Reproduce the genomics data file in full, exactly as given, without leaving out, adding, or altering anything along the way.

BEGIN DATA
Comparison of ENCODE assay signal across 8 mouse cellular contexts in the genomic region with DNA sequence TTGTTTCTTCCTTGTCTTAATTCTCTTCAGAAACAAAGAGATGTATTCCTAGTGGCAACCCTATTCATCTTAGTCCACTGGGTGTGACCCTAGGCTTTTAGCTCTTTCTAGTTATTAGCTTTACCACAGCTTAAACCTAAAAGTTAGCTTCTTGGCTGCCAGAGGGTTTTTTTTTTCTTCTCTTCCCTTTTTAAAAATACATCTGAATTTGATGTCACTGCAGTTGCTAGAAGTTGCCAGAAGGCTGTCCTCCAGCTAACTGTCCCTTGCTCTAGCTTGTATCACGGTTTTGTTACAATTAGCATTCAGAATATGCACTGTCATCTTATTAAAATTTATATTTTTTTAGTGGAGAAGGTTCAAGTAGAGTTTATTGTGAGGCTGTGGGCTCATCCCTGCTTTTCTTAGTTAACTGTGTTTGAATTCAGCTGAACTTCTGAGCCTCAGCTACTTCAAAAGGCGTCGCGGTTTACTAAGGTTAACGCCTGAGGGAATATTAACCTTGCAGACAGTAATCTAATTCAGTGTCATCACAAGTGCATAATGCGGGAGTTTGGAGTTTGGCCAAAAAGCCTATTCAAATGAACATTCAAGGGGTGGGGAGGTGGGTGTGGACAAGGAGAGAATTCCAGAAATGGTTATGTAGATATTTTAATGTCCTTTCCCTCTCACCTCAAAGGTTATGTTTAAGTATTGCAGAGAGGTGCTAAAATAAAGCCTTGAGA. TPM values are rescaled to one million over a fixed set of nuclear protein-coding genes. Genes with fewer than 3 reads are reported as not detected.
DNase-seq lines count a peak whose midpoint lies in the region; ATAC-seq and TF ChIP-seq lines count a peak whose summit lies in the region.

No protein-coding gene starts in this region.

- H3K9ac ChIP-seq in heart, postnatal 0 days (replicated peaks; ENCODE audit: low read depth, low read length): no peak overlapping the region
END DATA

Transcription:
Comparison of ENCODE assay signal across 8 mouse cellular contexts in the genomic region with DNA sequence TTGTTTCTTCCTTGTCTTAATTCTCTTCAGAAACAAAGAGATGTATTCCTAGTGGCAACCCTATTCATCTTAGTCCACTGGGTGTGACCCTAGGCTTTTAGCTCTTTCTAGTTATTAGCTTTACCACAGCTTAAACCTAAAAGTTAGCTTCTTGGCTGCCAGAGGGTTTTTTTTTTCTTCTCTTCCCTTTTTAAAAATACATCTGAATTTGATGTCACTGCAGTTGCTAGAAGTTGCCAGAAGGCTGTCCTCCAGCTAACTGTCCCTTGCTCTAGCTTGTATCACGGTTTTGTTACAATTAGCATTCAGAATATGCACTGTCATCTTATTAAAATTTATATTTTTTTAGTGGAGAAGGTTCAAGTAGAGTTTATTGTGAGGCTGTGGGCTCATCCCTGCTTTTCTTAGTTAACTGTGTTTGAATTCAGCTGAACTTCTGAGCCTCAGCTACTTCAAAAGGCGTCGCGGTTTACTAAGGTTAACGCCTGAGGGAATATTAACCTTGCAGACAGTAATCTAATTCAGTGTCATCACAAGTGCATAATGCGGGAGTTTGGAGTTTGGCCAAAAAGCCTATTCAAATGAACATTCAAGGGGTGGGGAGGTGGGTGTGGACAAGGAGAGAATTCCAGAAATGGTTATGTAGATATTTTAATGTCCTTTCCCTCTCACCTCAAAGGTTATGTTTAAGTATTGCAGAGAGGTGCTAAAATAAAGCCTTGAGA. TPM values are rescaled to one million over a fixed set of nuclear protein-coding genes. Genes with fewer than 3 reads are reported as not detected.
DNase-seq lines count a peak whose midpoint lies in the region; ATAC-seq and TF ChIP-seq lines count a peak whose summit lies in the region.

No protein-coding gene starts in this region.

- H3K9ac ChIP-seq in heart, postnatal 0 days (replicated peaks; ENCODE audit: low read depth, low read length): no peak overlapping the region